One of the lessons I learned last year was that, over the winter, the laying hens have to be pulled off of the pasture. The pitter-patter of dozens of chicken feet over biologically dormant soil is a great way to trample a pasture into erosion and loose what little soil we have or have built up. The hens compact the soil, especially when it's wet.The other big problem is the hens need their greens in the winter and there's not much green out there. They'll keep nipping at any growth that does occur, and will kill the hardiest grass clumps - even the normally cast iron tough fescue grass. Rest is a necessity whether you're a person, family, chicken, or patch of ground.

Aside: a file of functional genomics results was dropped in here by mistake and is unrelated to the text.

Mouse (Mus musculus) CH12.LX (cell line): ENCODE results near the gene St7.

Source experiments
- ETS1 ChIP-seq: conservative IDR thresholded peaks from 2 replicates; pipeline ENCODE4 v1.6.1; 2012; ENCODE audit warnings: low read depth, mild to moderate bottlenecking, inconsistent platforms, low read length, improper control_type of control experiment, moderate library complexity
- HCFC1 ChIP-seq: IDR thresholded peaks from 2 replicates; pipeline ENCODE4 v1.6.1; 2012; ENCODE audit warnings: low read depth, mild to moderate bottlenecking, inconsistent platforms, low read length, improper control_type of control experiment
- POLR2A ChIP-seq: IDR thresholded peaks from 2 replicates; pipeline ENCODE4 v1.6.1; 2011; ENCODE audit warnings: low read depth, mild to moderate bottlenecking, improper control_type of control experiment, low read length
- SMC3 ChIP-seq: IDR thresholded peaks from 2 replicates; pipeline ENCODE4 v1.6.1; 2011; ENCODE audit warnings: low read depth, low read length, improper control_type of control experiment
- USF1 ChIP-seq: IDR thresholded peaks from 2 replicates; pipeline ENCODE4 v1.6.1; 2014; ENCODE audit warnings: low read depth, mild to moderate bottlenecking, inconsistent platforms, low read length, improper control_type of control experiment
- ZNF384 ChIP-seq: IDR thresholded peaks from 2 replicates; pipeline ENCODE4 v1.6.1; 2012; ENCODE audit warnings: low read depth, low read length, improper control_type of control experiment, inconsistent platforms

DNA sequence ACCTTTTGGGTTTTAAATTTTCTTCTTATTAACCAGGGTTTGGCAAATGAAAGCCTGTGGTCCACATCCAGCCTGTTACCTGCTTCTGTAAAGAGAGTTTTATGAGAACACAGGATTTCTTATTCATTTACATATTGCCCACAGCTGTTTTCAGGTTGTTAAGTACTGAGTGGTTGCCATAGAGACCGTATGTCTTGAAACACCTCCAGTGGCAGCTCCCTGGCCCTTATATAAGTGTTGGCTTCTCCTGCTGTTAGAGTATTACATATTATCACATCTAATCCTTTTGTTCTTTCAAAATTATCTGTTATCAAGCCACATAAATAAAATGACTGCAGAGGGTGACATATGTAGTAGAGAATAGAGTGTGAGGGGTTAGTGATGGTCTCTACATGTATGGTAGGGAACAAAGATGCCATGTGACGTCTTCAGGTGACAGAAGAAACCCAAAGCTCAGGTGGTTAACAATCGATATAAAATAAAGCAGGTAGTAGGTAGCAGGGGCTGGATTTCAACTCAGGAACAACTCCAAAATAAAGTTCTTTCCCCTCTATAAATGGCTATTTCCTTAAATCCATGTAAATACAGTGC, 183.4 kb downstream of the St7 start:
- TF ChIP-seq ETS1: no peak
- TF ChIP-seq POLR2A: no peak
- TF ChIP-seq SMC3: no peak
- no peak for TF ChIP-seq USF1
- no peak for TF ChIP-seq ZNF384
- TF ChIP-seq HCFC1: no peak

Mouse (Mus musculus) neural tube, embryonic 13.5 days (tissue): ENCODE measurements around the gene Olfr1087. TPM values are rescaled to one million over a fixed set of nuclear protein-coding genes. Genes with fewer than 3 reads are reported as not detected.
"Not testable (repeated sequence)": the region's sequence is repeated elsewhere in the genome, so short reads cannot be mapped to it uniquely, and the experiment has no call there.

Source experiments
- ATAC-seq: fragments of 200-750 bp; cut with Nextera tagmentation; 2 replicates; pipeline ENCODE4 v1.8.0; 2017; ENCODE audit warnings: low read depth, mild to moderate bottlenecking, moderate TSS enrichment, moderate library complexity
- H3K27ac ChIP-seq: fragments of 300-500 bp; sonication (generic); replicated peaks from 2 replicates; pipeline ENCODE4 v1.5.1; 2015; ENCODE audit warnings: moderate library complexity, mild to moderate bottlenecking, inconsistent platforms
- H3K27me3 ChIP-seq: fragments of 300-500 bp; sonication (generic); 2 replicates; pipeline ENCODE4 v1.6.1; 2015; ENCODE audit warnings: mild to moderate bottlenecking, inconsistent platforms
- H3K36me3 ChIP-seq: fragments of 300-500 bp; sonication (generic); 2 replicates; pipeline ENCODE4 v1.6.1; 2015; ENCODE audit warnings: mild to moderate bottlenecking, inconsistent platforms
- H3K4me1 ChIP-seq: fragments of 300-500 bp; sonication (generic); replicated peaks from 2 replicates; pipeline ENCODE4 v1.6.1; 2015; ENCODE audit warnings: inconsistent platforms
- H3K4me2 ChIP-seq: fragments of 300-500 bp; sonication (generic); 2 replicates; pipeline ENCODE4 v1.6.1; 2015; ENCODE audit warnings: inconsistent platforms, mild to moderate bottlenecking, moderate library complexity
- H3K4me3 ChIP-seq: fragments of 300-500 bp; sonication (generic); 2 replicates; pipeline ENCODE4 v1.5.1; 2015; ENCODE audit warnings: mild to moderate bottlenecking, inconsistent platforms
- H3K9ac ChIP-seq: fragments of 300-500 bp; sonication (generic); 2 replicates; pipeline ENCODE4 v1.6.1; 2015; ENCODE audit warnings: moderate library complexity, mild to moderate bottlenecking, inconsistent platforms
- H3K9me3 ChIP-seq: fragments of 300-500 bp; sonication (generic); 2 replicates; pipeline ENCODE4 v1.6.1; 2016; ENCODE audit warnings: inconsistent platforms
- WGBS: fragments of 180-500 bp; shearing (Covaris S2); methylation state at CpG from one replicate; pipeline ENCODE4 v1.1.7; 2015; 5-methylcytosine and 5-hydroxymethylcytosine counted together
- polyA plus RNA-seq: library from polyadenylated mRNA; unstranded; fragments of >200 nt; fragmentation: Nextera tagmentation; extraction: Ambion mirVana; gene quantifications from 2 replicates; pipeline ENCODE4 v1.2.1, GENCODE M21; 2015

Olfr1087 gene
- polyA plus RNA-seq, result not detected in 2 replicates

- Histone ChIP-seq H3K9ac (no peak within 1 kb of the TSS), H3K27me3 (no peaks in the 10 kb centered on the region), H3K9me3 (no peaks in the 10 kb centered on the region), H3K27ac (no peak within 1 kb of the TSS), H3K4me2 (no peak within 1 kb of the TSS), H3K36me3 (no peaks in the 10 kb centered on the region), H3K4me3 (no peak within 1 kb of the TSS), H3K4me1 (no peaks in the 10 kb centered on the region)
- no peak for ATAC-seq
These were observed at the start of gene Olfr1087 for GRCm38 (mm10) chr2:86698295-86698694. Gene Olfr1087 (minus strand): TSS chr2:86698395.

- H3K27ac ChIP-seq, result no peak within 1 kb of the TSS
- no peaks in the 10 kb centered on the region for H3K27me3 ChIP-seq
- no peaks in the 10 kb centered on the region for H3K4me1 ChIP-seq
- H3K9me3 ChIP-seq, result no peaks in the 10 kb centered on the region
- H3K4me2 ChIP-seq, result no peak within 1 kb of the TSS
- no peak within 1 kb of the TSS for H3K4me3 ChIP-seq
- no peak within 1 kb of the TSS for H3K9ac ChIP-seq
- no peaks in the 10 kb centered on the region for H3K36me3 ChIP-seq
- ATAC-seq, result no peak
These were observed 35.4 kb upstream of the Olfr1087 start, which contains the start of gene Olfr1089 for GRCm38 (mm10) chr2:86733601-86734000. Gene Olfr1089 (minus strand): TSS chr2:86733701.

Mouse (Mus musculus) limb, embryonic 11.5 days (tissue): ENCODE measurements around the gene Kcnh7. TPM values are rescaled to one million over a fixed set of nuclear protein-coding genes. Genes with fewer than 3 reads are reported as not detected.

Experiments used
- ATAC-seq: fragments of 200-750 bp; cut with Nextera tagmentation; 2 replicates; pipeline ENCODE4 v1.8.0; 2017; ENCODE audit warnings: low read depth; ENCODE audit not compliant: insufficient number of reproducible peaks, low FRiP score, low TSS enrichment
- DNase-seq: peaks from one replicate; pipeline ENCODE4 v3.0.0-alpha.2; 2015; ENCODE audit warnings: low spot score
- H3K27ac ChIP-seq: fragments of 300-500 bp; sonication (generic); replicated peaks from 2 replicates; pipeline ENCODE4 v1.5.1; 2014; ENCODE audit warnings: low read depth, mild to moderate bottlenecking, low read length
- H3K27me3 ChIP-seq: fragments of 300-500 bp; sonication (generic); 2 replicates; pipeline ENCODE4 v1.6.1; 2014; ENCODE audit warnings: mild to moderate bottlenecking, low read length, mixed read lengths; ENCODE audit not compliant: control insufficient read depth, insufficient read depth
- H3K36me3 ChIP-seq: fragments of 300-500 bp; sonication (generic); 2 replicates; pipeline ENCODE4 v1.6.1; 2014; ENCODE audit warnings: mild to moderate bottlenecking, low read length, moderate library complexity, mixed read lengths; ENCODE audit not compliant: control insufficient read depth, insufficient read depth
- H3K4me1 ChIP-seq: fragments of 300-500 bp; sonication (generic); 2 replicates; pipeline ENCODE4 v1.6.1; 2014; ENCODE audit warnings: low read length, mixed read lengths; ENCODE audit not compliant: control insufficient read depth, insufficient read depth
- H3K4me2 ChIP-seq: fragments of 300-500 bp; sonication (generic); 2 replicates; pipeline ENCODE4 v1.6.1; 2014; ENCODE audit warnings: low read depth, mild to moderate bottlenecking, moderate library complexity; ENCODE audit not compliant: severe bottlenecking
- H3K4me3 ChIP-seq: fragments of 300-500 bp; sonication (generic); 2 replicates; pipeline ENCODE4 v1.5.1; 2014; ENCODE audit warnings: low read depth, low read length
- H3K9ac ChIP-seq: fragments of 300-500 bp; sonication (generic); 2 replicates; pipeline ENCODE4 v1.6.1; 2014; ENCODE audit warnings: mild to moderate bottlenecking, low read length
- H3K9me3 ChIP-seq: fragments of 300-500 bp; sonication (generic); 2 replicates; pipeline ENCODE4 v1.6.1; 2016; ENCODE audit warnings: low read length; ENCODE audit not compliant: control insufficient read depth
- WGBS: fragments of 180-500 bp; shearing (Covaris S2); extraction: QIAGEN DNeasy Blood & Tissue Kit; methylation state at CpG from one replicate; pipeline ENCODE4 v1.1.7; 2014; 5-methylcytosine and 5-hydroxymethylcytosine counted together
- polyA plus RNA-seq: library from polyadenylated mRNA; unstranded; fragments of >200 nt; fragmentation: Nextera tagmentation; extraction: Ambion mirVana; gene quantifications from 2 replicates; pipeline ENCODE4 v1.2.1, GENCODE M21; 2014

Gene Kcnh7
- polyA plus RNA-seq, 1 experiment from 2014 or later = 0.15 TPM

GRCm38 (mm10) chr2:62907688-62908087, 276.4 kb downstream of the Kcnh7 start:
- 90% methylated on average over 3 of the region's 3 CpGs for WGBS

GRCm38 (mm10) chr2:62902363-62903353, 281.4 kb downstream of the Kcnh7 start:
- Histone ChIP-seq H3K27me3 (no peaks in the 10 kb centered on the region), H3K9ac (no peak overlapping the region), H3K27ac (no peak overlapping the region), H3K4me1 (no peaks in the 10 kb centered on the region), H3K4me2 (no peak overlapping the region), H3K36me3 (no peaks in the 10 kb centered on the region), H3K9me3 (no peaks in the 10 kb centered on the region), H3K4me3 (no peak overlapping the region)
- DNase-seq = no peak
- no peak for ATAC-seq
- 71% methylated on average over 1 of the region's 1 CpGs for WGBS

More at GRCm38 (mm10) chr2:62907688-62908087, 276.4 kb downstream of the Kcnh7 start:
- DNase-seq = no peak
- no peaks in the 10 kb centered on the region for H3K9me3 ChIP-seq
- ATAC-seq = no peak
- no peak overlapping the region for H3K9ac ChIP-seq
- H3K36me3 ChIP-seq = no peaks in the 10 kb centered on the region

So this year, I've got the hens housed in the training pen Carla and I built this past late spring. It's very secure, the flock has plenty of room, and once they ate all the grass that had been stored there, a friend and I covered the area with hay pretty thick to compost the chicken poop and keep the area from becoming a mud hole. The area is solid shale in some places, and so by mid spring, when the hens are put back on pasture, there'll be a real layer of fertility there to scatter clover and grass seed on.The hens are seem to be really happy with things. Shelter, no mud, safety from predators. This set up's good for around 150 hens comfortably. In the future, I'd like to overwinter the hens in a hoop house, but this'll do us for now and probably next year with flock cullings.
how many acres to feed yourself?
20 hours ago